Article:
Of course, we had to endure that cursed toll to pay for it. I know I cursed it, because I knew it was the first toll road in Georgia. I had been through New Jersey and New York just enough to know that – as I recall these 30 years hence – that you had to pay another toll about every 2 miles.

I did not want to see that come to Georgia. Well, it is coming, but that is another story.

Roswell Mayor Jere Wood doesn't mince words, either. He says the extension of the south end of Ga. 400 to reach downtown Atlanta and the airport is what has fueled the growth that transformed the whole area, and is transforming it yet.

There would be no Canton Street and posh restaurants, shops and galleries in Roswell. The reason is there would not be the posh clientele who patronize it and live in the homes behind Canton.

hurd
(click for larger version)
Same with the North Point Mall and the soon-to-be Avalon. They would not be here without Ga. 400 and its tolls.

Those tolls add up to about $60,000 a day from 120,000 vehicles on weekdays – I guess it slows some on the weekends. I think no one was surprised that Gov. Sonny Perdue extended those tolls after the bonds were paid off. Those tolls raise northwards of $21 million a year.

But newly elected Gov. Nathan Deal said he would make those tolls go away in December of this year just to show us we could trust the state to do what it says it will do.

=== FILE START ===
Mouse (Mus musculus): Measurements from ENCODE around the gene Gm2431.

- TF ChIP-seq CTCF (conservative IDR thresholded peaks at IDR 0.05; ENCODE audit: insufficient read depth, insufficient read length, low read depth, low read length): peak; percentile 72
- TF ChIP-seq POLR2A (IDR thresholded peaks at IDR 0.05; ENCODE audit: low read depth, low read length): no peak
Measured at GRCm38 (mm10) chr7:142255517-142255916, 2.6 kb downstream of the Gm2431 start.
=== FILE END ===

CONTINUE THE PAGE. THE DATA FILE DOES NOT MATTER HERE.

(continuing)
Of course he said that just as he came out for the ill-fated TSPLOST. I called the Governor's Office and they said Deal was still going to uphold his end. The tolls go in December.

That pays off the bonds Perdue had financed with the toll revenue. But we have to ask ourselves, in these lean times, where is the money going to come from to maintain Ga. 400 and our other roads?

Well, it's been a wonderful ride up until now.

list visuals View images.
Managing Editor, Appen Newspapers Inc.
Ga. 400 Timeline

May 16, 1983: The proposal to build a 6.4-mile extension of Ga. 400 from I-285 through Buckhead to I-85 comes up for its first vote before the Atlanta City Council. Council deadlocks 9-9, effectively killing the proposal for the moment.

Oct. 17, 1988: City Council votes to ban all toll roads inside the city limits — a move aimed expressly at shutting down the Ga. 400 extension.

May 16, 1989: With strong support from then-Mayor Andrew Young, the Atlanta Chamber of Commerce and the Georgia Department of Transportation, the Ga. 400 extension passes City Council. Council votes to allow tolls but limits them to 50 cents.

June 26, 1990: Federal appeals court in Atlanta rules against opponents of the project, clearing the way for the state DOT to begin construction. Contractors go to work that summer.

June 12, 1991: The State Road and Tollway Authority approves sale of $96.1 million in bonds to help pay for the Ga. 400 project. The bonds were to be paid off in June 2011 from toll revenue.

Aug. 1, 1993: After three years of construction, the Ga. 400 extension opens to traffic.

Sept. 24, 2010: SRTA board votes to extend toll to 2020.

July 19, 2012: Gov. Nathan Deal announces plans to end the tolls by the end of December 2013.